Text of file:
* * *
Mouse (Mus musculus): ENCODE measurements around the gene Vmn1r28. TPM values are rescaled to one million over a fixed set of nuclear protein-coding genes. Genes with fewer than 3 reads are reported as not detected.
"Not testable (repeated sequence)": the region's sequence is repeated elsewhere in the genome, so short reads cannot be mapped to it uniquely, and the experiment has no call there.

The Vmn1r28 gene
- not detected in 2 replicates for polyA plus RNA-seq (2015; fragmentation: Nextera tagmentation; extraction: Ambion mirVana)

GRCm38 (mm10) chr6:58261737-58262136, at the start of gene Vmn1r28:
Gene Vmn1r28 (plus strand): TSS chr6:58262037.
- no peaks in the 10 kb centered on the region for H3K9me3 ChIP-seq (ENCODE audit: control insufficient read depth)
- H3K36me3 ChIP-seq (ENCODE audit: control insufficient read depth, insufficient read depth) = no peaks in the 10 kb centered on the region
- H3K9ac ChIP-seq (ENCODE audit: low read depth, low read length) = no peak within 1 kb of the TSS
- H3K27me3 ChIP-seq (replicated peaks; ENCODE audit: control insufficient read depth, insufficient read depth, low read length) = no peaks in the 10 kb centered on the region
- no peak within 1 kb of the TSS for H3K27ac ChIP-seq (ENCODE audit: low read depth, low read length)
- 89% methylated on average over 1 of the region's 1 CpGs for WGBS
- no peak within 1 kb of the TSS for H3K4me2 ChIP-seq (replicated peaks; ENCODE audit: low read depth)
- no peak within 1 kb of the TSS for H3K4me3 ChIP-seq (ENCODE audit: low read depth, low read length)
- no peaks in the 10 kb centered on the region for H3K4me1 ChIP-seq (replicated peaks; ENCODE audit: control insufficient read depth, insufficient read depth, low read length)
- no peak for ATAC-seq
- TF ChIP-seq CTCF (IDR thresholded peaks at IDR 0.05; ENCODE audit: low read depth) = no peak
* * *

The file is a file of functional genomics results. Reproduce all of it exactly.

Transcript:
Mouse (Mus musculus): ENCODE measurements around the gene Vmn1r28. TPM values are rescaled to one million over a fixed set of nuclear protein-coding genes. Genes with fewer than 3 reads are reported as not detected.
"Not testable (repeated sequence)": the region's sequence is repeated elsewhere in the genome, so short reads cannot be mapped to it uniquely, and the experiment has no call there.

The Vmn1r28 gene
- not detected in 2 replicates for polyA plus RNA-seq (2015; fragmentation: Nextera tagmentation; extraction: Ambion mirVana)

GRCm38 (mm10) chr6:58261737-58262136, at the start of gene Vmn1r28:
Gene Vmn1r28 (plus strand): TSS chr6:58262037.
- no peaks in the 10 kb centered on the region for H3K9me3 ChIP-seq (ENCODE audit: control insufficient read depth)
- H3K36me3 ChIP-seq (ENCODE audit: control insufficient read depth, insufficient read depth) = no peaks in the 10 kb centered on the region
- H3K9ac ChIP-seq (ENCODE audit: low read depth, low read length) = no peak within 1 kb of the TSS
- H3K27me3 ChIP-seq (replicated peaks; ENCODE audit: control insufficient read depth, insufficient read depth, low read length) = no peaks in the 10 kb centered on the region
- no peak within 1 kb of the TSS for H3K27ac ChIP-seq (ENCODE audit: low read depth, low read length)
- 89% methylated on average over 1 of the region's 1 CpGs for WGBS
- no peak within 1 kb of the TSS for H3K4me2 ChIP-seq (replicated peaks; ENCODE audit: low read depth)
- no peak within 1 kb of the TSS for H3K4me3 ChIP-seq (ENCODE audit: low read depth, low read length)
- no peaks in the 10 kb centered on the region for H3K4me1 ChIP-seq (replicated peaks; ENCODE audit: control insufficient read depth, insufficient read depth, low read length)
- no peak for ATAC-seq
- TF ChIP-seq CTCF (IDR thresholded peaks at IDR 0.05; ENCODE audit: low read depth) = no peak